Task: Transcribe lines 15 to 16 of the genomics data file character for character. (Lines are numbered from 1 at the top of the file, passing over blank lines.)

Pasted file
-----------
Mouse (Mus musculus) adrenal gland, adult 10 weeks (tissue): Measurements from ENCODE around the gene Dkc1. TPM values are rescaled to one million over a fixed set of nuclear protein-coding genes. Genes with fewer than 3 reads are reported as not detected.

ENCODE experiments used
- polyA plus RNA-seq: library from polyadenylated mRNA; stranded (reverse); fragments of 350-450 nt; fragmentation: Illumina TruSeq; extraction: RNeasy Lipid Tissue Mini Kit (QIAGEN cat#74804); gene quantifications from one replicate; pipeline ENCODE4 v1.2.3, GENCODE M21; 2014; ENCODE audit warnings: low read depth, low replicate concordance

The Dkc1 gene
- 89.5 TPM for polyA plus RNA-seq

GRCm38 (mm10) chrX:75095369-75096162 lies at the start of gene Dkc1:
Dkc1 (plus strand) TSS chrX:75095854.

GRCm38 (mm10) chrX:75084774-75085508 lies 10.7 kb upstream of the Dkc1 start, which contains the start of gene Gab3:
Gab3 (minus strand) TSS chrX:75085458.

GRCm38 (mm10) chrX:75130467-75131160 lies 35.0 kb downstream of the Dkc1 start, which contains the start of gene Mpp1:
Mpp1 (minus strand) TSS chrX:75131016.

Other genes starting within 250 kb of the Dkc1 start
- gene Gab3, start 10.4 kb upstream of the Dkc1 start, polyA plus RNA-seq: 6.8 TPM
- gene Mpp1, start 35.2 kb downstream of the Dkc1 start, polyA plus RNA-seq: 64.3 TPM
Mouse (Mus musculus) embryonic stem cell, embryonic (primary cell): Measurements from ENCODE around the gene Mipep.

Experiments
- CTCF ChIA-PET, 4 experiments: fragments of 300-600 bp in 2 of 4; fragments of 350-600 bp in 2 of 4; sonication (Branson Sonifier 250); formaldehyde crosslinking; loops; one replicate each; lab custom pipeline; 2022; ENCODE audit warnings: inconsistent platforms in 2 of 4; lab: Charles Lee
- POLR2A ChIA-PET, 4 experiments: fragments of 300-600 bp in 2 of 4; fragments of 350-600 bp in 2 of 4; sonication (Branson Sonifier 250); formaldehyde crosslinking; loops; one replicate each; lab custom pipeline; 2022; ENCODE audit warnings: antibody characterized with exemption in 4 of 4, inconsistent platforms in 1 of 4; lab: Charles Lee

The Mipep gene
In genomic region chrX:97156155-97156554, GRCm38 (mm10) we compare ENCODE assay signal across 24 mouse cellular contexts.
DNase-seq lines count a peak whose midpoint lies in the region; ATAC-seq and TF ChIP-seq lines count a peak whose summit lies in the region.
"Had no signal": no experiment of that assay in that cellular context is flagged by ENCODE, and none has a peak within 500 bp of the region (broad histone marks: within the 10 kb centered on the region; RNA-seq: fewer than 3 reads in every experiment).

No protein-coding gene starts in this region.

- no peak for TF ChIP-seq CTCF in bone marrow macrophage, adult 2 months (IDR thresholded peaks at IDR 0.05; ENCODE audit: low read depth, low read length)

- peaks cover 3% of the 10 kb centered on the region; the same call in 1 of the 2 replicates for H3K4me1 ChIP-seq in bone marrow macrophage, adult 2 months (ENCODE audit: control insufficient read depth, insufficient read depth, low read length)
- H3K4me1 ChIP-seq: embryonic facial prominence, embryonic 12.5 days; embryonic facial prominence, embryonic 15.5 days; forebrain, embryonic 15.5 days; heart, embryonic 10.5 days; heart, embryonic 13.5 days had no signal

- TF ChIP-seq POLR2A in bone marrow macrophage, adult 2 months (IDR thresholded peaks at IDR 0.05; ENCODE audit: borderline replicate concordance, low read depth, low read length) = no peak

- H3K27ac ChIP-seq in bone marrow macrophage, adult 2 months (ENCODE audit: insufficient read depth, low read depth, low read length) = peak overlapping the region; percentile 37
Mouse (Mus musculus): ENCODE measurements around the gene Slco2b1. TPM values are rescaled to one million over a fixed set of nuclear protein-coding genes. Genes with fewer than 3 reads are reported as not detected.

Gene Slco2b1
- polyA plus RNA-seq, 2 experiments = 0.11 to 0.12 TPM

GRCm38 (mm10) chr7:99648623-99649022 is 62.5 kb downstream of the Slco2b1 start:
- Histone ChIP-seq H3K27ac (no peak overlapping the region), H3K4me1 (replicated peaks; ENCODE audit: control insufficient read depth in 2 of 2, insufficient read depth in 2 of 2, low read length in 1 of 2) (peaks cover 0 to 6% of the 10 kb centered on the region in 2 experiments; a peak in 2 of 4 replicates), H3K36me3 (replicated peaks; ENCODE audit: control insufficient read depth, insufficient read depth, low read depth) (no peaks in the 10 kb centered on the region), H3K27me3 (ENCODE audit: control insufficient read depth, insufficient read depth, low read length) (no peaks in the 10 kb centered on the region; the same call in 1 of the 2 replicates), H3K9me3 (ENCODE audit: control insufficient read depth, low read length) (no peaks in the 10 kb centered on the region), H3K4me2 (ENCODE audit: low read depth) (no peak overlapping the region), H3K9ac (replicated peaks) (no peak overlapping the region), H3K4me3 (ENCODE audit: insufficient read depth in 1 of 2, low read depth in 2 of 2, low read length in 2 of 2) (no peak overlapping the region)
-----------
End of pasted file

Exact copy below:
Mouse (Mus musculus) embryonic stem cell, embryonic (primary cell): Measurements from ENCODE around the gene Mipep.

Experiments